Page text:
“V’adoro, pupille” from Handel’s opera Giulio Cesare
Bailey Hinz ’09, Music
Advisor: Ms. Linda Ogden Hagen, Music
Behind every piece of music an audience enjoys is a tremendous amount of work from various fields of study. When singing“V’adoro, pupille” from Handel’s Giulio Cesare, I combine months of intensive study from several areas of my education. As a music student at North Central, I take weekly voice lessons to improve my instrument. Additionally, I take acting classes, which I use in musical performance to better portray the character I am singing. This past summer, I was given the opportunity to participate in the “Spoleto Vocal Arts Symposium” in Italy. There I studied voice, acting and the Italian language. This fall I continued vocal study in Salzburg, Austria, through the College’s SIROL program. There, my voice teacher introduced “V’adoro, pupille.” My work on this piece continued upon returning to college. After nearly six months of musical, theatrical and Italian study, “V’adoro, pupille” is ready for performance.

“Allegro con brio” from Peter Tanner’s Sonata Marimba and Piano
Mark Baglione ’08, Music Education
Advisor: Dr. Lawrence Van Oyen, Music
Peter Tanner’s Sonata for Marimba and Piano was first composed in 1957 as an assignment in modal writing. This piece is most well known for its impulsive and lively rhythms and an aura of impressionistic exoticism. Three sharply accented chords begin the “Allegro con brio,” a lively dialogue in traditional sonata form. The marimba’s first theme of dancing sixteenth notes is accompanied by the piano’s syncopated staccato chords and attempts of imitation. In the waltz-like second the methe marimba soars lyrically above the piano. Tanner treats both themes playfully before he ends the movement with a burst of energy in G major. This piece has helped me develop not only my musicality but my technical skills on the marimba by forcing me to constantly analyze each section to develop their musical intent across the piece as a whole.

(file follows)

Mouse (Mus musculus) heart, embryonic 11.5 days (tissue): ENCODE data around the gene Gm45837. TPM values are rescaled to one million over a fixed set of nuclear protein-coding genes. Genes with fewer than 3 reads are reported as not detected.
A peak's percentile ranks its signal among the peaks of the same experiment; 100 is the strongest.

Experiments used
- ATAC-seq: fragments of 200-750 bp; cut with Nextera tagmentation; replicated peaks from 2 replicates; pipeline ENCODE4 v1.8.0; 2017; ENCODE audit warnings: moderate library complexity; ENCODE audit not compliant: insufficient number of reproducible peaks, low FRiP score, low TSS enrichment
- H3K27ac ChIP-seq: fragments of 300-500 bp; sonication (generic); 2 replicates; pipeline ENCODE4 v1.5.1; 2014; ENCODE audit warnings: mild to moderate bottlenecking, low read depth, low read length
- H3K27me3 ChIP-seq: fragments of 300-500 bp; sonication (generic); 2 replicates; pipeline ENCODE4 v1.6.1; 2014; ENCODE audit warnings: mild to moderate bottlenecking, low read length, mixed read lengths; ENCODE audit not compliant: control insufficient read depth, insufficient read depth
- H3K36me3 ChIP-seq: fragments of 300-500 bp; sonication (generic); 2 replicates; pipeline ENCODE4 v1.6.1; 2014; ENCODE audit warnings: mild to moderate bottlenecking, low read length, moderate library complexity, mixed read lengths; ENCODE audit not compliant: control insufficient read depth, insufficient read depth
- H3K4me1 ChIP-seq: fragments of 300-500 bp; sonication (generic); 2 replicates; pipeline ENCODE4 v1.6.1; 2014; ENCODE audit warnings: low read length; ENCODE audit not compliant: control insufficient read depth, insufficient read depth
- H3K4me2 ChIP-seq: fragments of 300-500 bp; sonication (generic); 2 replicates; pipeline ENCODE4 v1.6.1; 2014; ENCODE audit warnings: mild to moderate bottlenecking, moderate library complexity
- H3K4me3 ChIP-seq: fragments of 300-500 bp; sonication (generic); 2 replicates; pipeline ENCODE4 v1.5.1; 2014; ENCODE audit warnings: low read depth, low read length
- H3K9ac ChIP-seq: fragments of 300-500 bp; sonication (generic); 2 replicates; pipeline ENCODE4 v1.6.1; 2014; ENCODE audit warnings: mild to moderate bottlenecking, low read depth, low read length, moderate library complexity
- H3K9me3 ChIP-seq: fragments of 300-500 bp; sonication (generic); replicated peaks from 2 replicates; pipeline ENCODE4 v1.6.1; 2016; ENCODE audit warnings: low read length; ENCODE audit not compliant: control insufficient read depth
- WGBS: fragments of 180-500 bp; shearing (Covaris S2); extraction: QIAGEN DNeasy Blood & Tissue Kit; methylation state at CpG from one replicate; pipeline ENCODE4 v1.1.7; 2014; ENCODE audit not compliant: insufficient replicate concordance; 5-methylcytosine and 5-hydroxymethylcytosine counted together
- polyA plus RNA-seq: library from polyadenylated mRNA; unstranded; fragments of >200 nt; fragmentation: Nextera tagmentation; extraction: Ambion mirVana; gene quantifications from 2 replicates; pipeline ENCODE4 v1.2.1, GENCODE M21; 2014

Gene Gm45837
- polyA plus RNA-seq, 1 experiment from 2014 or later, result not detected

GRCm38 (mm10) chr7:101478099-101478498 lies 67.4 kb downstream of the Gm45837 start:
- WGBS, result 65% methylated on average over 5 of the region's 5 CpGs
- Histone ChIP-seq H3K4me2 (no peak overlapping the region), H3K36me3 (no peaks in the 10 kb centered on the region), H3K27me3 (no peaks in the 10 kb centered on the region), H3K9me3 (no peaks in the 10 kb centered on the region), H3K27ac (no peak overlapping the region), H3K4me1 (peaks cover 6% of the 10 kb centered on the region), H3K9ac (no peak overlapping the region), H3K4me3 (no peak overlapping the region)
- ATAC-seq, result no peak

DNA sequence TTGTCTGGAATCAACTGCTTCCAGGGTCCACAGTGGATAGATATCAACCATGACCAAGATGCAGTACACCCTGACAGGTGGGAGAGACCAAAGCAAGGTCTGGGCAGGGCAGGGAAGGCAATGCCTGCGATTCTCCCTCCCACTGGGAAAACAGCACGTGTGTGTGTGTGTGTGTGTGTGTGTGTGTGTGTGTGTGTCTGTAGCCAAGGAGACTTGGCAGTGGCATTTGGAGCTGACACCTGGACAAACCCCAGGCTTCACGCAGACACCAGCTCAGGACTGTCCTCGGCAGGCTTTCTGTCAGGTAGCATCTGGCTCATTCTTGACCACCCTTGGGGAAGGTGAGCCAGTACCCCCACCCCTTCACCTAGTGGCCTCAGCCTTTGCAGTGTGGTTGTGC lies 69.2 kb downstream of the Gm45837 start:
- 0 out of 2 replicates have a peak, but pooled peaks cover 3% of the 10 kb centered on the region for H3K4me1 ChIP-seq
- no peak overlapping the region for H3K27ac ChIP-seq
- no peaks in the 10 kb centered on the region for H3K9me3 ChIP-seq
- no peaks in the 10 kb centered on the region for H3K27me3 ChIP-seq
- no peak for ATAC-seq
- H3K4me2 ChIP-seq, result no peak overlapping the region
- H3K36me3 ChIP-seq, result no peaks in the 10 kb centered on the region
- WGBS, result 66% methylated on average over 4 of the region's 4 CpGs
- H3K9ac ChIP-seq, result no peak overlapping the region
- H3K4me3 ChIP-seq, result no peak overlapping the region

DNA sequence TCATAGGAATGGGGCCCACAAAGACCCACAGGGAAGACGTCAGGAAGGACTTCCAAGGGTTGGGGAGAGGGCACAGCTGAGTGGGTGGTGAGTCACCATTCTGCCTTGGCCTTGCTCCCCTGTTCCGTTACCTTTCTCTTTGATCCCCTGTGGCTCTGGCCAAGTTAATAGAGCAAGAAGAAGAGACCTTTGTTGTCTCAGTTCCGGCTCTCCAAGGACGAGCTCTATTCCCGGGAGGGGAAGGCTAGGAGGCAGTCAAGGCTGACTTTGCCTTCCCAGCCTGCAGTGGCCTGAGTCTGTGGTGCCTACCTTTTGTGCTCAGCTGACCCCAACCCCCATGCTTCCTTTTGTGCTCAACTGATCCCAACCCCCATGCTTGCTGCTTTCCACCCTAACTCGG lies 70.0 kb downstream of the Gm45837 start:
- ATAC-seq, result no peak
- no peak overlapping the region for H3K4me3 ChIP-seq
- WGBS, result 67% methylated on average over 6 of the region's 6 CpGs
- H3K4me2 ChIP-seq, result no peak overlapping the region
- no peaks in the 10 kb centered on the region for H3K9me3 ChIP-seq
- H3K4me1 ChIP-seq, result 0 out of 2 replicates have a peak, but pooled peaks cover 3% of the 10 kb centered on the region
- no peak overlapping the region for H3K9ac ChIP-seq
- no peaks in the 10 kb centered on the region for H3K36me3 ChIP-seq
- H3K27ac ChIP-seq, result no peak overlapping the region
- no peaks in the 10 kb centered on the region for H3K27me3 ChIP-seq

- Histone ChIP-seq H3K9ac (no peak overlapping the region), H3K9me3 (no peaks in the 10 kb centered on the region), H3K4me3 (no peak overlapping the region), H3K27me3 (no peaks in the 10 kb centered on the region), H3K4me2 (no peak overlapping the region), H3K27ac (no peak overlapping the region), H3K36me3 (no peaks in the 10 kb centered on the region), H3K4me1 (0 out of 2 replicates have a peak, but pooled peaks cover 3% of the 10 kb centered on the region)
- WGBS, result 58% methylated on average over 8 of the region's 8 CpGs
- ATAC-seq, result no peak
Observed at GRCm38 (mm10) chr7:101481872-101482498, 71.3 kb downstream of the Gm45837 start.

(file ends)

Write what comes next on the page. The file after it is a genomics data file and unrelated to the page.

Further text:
“Scherzo No. 2 in B-Flat Minor” by Frédéric Chopin
Sean Mooney ’10, Actuarial Science
Advisor: Ms. Barbara Vanderwall, Music
The many beautiful and masterful works of Chopin are often recited today in ways that Chopin would not want them expressed. Although Chopin’s works, such as his “Scherzo No. 2 in B-Flat Minor,” are meant to be played expressively, they should not be played with too much rubato nor exaggerated ritardandos. Through my intensive study of this work with Barbara Vanderwall, I have learned to express Chopin’s work as it should be. Through the study of this work in particular, I have also found that memorizing a work allows one to actually know, understand and recite it in a much deeper way than when playing from music. With my performance, I intend to share that deep expressional and emotional understanding with the audience.